A message from Brigid ....

I have been a blogger since 2005. At the height of my blogging busy-ness, I had "a small stable" of blogs on different topics: social and political commentary; desert spirituality; food; waste and ....

A few years ago I called time and ceased blogging altogether - although there was an occasional post. I had called it quits. I am an aged woman these days with a couple of serious illnesses. I am not allowed to drive. I am no longer active in organisations. I think it fair to say that I am housebound. I am active on Facebook, although I am not there as often as once I was. I have decided to embark on a re-entry into the blogging world ... beginning with The Trad Pad and, possibly, a return to my food blog, Oz Tucker. I have always used a lot of photographs on my blogs ... and I miss not being out and about with my camera.

The Trad Pad has been my blog for the lovely things of life. The controversial or political has seldom intruded. Occasionally, the spiritual has found its way in, but I kept spirituality for the blog, Desert. I don't yet know if I will revive that. I will stick pretty much to food and the lovely things of life. If I have some regularity with those two categories, I feel that I will be doing well. I hope that, with this blog new friendships can be formed and old friendships renewed; new lovelies discovered; new reflections can enter into the meaning of modern life. I would love to hear from you - particularly if you have suggestions for new topics to enter into the conversation. So, it is a new year. Let's see what it has in store, what it can bring to us. And I hope that those who share the spirit of The Trad Pad can spread the message of a world of beauty, the creativity of humanity, and the joys of simplicity and tradition. ~~~ February, 2017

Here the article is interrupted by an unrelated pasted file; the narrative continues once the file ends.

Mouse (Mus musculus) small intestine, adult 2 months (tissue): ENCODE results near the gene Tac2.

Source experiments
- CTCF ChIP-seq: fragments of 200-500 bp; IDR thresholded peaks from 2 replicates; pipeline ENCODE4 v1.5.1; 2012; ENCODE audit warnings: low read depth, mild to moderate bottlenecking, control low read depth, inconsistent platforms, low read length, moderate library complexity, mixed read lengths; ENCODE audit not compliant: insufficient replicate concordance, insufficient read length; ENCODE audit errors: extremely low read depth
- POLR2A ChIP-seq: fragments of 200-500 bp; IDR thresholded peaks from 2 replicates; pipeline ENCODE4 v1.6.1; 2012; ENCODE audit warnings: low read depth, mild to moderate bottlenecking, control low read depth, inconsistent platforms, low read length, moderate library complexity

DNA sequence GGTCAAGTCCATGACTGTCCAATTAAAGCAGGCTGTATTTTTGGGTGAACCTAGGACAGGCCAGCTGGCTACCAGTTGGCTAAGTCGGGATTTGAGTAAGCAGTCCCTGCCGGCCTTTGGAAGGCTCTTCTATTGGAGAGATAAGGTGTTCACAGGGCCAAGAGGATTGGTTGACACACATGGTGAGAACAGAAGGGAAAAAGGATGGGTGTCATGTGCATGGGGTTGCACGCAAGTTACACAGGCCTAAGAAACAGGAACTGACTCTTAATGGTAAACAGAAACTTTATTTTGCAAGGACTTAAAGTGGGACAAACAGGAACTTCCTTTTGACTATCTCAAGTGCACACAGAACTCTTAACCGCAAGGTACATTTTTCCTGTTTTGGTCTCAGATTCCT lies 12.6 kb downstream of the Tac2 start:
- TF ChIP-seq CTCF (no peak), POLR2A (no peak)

Saturday, September 16, 2006

Meeting an old friend. Part II

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Denis is a naturalist. His knowledge of plants and birds is encyclopedic. Each morning we would watch the sunrise together from an embankment on the eastern side of the homestead. Then we would check on what was happening. A walk around three sides of the homestead perimeter (the fourth side was inaccessible) would takes us an hour. We would notice each bird, take time to find good light and photograph each bird, identify the plants and, in case a plant was questionable, collect a specimen for verification in a large compendium on plants of the Western Division.

And so the friendship developed.